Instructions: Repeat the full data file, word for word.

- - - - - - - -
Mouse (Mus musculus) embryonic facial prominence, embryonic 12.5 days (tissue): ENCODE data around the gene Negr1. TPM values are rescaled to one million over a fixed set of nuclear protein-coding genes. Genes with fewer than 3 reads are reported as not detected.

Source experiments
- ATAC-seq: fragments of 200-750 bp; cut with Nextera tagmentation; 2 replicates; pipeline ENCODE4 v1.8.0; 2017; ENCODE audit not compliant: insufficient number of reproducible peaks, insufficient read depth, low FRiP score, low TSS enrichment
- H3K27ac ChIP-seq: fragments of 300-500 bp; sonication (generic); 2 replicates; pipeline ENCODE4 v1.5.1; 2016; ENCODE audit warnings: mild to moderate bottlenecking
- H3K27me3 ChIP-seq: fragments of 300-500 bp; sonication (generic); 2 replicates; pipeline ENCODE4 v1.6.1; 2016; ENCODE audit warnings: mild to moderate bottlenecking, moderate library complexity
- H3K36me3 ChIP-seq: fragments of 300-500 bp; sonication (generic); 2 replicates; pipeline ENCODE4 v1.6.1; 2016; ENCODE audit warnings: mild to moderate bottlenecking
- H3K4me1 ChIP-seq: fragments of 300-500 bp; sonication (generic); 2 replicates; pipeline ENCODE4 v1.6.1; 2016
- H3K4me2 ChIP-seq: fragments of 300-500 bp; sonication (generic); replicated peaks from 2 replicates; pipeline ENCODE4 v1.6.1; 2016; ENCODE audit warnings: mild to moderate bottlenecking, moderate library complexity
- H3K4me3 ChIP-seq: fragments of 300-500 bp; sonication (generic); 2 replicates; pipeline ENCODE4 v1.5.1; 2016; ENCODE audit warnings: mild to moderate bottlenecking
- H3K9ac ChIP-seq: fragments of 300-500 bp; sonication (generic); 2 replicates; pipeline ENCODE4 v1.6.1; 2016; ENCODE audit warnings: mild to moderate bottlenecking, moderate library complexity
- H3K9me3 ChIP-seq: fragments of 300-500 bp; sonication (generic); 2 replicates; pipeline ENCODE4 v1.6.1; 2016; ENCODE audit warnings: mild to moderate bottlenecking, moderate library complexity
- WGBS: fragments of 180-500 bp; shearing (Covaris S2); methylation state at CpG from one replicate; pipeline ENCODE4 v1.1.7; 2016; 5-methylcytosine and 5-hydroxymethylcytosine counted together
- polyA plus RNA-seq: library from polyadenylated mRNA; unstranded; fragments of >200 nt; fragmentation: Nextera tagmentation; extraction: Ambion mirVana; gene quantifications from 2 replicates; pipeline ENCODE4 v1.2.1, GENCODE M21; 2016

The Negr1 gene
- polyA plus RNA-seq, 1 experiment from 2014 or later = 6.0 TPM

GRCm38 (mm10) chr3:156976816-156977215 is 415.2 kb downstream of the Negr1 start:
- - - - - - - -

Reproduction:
Mouse (Mus musculus) embryonic facial prominence, embryonic 12.5 days (tissue): ENCODE data around the gene Negr1. TPM values are rescaled to one million over a fixed set of nuclear protein-coding genes. Genes with fewer than 3 reads are reported as not detected.

Source experiments
- ATAC-seq: fragments of 200-750 bp; cut with Nextera tagmentation; 2 replicates; pipeline ENCODE4 v1.8.0; 2017; ENCODE audit not compliant: insufficient number of reproducible peaks, insufficient read depth, low FRiP score, low TSS enrichment
- H3K27ac ChIP-seq: fragments of 300-500 bp; sonication (generic); 2 replicates; pipeline ENCODE4 v1.5.1; 2016; ENCODE audit warnings: mild to moderate bottlenecking
- H3K27me3 ChIP-seq: fragments of 300-500 bp; sonication (generic); 2 replicates; pipeline ENCODE4 v1.6.1; 2016; ENCODE audit warnings: mild to moderate bottlenecking, moderate library complexity
- H3K36me3 ChIP-seq: fragments of 300-500 bp; sonication (generic); 2 replicates; pipeline ENCODE4 v1.6.1; 2016; ENCODE audit warnings: mild to moderate bottlenecking
- H3K4me1 ChIP-seq: fragments of 300-500 bp; sonication (generic); 2 replicates; pipeline ENCODE4 v1.6.1; 2016
- H3K4me2 ChIP-seq: fragments of 300-500 bp; sonication (generic); replicated peaks from 2 replicates; pipeline ENCODE4 v1.6.1; 2016; ENCODE audit warnings: mild to moderate bottlenecking, moderate library complexity
- H3K4me3 ChIP-seq: fragments of 300-500 bp; sonication (generic); 2 replicates; pipeline ENCODE4 v1.5.1; 2016; ENCODE audit warnings: mild to moderate bottlenecking
- H3K9ac ChIP-seq: fragments of 300-500 bp; sonication (generic); 2 replicates; pipeline ENCODE4 v1.6.1; 2016; ENCODE audit warnings: mild to moderate bottlenecking, moderate library complexity
- H3K9me3 ChIP-seq: fragments of 300-500 bp; sonication (generic); 2 replicates; pipeline ENCODE4 v1.6.1; 2016; ENCODE audit warnings: mild to moderate bottlenecking, moderate library complexity
- WGBS: fragments of 180-500 bp; shearing (Covaris S2); methylation state at CpG from one replicate; pipeline ENCODE4 v1.1.7; 2016; 5-methylcytosine and 5-hydroxymethylcytosine counted together
- polyA plus RNA-seq: library from polyadenylated mRNA; unstranded; fragments of >200 nt; fragmentation: Nextera tagmentation; extraction: Ambion mirVana; gene quantifications from 2 replicates; pipeline ENCODE4 v1.2.1, GENCODE M21; 2016

The Negr1 gene
- polyA plus RNA-seq, 1 experiment from 2014 or later = 6.0 TPM

GRCm38 (mm10) chr3:156976816-156977215 is 415.2 kb downstream of the Negr1 start: